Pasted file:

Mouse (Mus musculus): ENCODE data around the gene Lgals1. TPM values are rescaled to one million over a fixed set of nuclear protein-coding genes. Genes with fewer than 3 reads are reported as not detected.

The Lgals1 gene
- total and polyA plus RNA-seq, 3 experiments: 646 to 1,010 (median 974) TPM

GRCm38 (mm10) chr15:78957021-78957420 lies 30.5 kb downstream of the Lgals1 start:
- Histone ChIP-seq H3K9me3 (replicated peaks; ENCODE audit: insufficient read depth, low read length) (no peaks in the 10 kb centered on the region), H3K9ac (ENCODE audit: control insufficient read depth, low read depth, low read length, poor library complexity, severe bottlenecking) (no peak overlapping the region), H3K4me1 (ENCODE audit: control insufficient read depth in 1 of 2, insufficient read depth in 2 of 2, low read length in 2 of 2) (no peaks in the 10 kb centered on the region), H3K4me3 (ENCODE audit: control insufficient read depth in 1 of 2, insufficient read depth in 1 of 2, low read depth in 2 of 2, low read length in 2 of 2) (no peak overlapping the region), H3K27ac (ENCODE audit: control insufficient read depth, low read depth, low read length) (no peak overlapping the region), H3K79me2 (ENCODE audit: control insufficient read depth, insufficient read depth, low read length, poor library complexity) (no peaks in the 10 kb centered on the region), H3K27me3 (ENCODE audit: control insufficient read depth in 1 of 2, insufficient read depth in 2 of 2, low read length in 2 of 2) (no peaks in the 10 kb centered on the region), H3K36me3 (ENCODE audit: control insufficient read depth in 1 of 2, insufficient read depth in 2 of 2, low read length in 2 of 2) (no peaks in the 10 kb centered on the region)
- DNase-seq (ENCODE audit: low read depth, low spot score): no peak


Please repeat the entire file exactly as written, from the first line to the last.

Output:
Mouse (Mus musculus): ENCODE data around the gene Lgals1. TPM values are rescaled to one million over a fixed set of nuclear protein-coding genes. Genes with fewer than 3 reads are reported as not detected.

The Lgals1 gene
- total and polyA plus RNA-seq, 3 experiments: 646 to 1,010 (median 974) TPM

GRCm38 (mm10) chr15:78957021-78957420 lies 30.5 kb downstream of the Lgals1 start:
- Histone ChIP-seq H3K9me3 (replicated peaks; ENCODE audit: insufficient read depth, low read length) (no peaks in the 10 kb centered on the region), H3K9ac (ENCODE audit: control insufficient read depth, low read depth, low read length, poor library complexity, severe bottlenecking) (no peak overlapping the region), H3K4me1 (ENCODE audit: control insufficient read depth in 1 of 2, insufficient read depth in 2 of 2, low read length in 2 of 2) (no peaks in the 10 kb centered on the region), H3K4me3 (ENCODE audit: control insufficient read depth in 1 of 2, insufficient read depth in 1 of 2, low read depth in 2 of 2, low read length in 2 of 2) (no peak overlapping the region), H3K27ac (ENCODE audit: control insufficient read depth, low read depth, low read length) (no peak overlapping the region), H3K79me2 (ENCODE audit: control insufficient read depth, insufficient read depth, low read length, poor library complexity) (no peaks in the 10 kb centered on the region), H3K27me3 (ENCODE audit: control insufficient read depth in 1 of 2, insufficient read depth in 2 of 2, low read length in 2 of 2) (no peaks in the 10 kb centered on the region), H3K36me3 (ENCODE audit: control insufficient read depth in 1 of 2, insufficient read depth in 2 of 2, low read length in 2 of 2) (no peaks in the 10 kb centered on the region)
- DNase-seq (ENCODE audit: low read depth, low spot score): no peak